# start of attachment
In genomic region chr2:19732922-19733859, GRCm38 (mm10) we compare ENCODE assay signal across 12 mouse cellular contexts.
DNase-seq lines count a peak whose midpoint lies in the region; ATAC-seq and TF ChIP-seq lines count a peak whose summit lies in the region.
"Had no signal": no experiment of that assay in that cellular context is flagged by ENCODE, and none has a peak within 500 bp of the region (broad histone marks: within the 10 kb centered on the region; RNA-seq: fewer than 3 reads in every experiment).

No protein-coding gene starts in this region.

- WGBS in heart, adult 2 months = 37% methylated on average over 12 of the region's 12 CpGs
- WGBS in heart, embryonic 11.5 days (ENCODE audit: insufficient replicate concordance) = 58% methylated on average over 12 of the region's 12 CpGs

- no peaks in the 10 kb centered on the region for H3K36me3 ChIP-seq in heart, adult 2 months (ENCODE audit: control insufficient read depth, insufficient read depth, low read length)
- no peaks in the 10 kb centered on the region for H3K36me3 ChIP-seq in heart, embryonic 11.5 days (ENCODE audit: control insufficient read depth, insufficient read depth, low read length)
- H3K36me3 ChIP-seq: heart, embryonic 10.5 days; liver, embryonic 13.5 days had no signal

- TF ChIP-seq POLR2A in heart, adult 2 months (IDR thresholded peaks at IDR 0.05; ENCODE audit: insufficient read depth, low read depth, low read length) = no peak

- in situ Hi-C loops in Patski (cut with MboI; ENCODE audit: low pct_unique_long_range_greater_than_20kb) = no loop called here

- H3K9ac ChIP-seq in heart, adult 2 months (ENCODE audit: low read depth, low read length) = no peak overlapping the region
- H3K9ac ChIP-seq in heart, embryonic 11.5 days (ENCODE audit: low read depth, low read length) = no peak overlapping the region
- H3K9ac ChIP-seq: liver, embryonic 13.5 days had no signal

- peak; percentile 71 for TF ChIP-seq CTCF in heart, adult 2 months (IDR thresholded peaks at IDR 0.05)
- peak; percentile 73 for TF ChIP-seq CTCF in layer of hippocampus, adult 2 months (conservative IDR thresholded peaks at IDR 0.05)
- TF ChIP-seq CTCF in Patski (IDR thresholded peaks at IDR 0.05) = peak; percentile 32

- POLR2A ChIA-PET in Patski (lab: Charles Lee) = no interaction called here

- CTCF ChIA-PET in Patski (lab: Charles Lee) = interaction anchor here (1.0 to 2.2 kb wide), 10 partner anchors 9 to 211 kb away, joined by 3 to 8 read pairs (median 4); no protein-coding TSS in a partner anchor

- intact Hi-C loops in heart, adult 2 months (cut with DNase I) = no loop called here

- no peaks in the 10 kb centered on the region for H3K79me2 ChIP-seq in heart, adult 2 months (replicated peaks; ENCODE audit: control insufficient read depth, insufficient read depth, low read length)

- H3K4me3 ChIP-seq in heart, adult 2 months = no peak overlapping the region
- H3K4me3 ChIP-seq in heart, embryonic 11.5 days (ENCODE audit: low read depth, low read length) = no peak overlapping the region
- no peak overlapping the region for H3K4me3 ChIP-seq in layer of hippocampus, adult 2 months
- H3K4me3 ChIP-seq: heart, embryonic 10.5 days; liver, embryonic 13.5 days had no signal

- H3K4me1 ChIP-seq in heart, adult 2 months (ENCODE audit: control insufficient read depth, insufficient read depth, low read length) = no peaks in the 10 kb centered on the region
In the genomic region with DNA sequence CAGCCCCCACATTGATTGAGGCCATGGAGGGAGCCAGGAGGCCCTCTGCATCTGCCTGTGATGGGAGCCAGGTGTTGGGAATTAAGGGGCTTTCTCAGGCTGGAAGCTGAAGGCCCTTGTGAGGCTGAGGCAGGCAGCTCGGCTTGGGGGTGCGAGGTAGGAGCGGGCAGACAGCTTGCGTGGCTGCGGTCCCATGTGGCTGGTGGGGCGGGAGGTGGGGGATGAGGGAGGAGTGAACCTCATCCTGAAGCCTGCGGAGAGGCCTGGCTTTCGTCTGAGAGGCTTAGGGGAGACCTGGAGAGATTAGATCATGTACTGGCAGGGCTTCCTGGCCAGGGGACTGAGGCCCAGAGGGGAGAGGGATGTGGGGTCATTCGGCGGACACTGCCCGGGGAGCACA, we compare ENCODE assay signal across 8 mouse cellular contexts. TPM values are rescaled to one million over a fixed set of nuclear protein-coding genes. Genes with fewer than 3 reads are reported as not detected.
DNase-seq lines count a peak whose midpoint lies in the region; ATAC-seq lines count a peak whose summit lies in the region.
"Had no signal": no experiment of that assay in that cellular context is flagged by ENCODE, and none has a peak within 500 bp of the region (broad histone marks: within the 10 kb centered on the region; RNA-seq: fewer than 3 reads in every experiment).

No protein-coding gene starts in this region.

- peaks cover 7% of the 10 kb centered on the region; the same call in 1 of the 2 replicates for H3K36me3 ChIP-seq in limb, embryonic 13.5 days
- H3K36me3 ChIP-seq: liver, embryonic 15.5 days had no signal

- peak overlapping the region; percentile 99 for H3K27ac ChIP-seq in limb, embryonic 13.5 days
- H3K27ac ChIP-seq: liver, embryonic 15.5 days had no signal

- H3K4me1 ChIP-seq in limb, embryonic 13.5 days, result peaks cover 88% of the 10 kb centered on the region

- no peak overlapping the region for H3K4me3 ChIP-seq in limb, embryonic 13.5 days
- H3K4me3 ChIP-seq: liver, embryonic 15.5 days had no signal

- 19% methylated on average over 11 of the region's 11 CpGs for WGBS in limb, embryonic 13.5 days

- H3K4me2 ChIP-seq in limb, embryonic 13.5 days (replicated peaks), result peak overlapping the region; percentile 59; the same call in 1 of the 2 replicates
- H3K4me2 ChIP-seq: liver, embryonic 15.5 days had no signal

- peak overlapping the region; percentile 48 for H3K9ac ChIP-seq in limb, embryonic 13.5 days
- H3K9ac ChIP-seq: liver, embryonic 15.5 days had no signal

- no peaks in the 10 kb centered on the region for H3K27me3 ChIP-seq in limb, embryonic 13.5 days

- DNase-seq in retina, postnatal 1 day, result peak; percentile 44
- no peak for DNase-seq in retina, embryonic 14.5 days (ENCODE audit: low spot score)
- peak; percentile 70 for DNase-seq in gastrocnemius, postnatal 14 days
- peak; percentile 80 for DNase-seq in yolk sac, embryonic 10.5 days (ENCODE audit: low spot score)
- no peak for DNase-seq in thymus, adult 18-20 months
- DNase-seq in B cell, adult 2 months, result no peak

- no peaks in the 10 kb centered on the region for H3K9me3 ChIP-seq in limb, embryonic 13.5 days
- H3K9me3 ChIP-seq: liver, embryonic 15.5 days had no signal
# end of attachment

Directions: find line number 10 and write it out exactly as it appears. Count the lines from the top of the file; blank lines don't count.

- TF ChIP-seq POLR2A in heart, adult 2 months (IDR thresholded peaks at IDR 0.05; ENCODE audit: insufficient read depth, low read depth, low read length) = no peak